Today, January 14, 2002, Mom and Dad have been married 18,980 days! That breaks down to 52 years. Through 52 years my mother bore ten children, they lost one child in infancy and raised nine. They have been on the roller coaster and merry-go-round of parenting for many years. My parents have married off most their children and gained as many more. A son-in-laws untimely death at 36 shook them to the core. An infant grandchild's death, seven months later was almost more than they could bear. Their retirement years consisted of traveling and simply enjoying all the things they could not afford or time didn't allow doing in their earlier years together. Now, in the prime of their golden years, my mom is greatly impaired and those options have ended abruptly.

Yet, Dad is singing and Mom is smiling. He still takes her on a date now and then, and I see an extra sparkle in her eye on those little outings. Dad buys Mom pretty things for Christmas and she cries. A sweet tooth runs through our family and occasionally they'll share a special something just for them.

I work in a local restaurant where many customers know my folks. Many of the women near my parent’s ages come to me and tell me how good my father is to my mother. They fear that if the same happened to them, their husbands couldn't or wouldn't handle it well at all, or be so kind. Do you know that I have been hearing these kinds of stories about my father all my life?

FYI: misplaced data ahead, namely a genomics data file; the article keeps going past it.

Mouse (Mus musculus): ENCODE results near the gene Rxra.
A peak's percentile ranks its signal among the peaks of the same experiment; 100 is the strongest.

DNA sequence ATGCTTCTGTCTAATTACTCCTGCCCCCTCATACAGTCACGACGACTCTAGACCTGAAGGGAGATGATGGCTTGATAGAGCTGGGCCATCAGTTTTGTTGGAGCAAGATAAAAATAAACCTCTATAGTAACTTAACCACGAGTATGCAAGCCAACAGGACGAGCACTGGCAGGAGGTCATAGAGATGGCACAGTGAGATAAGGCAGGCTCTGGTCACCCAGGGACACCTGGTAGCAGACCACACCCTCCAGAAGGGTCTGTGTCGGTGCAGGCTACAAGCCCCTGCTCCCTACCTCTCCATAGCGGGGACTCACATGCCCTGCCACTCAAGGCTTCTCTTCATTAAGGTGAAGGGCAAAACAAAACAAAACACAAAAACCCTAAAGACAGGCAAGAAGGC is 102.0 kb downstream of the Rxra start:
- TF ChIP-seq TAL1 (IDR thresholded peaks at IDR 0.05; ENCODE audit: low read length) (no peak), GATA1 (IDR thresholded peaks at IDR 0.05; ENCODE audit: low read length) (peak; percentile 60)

My Dad is not a super-hero. He doesn't always do it well. He loses his patience and sometimes gets short with Mom. But Dad loves Mom and Mom loves Dad and they both know it. They are committed to each other. They still share the same bedroom and the same bed. They converse and they laugh. This commitment is more than just staying in the marriage. It's choosing to show love daily even after all these years. I'm sure Dad doesn't always feel like doing the things he does. Even yesterday when I came in from work Dad was on his knees, cutting Mom's toenails. Other days begin with Dad helping Mom with the most private hygiene of all. That's not the way we really want to start our day, is it? But that's marriage. That's 52 years of love proving itself.

October 2001, I came back to Michigan to help my Dad keep some form of his active life going. He knows he can go out now to play bridge or golf, and that someone is here with Mom in the event she needs help. At times though, I wonder what I'm doing. I am 47 years old and living back with my parents, whom I haven't lived with for 28 years. No sooner had my sons grown up and now I'm sort of "parenting" again. Then I remind myself that I came to serve my parents, and share Jesus' love with them.

Six months ago, I never imagined that I would be living back at home assisting my father, "the caregiver." Now, I can't imagine being anywhere else. I am blessed. I have been given the privilege of being placed in the most intimate part of my parent's life...their day-to-day love affair with each other.

A Promise Kept.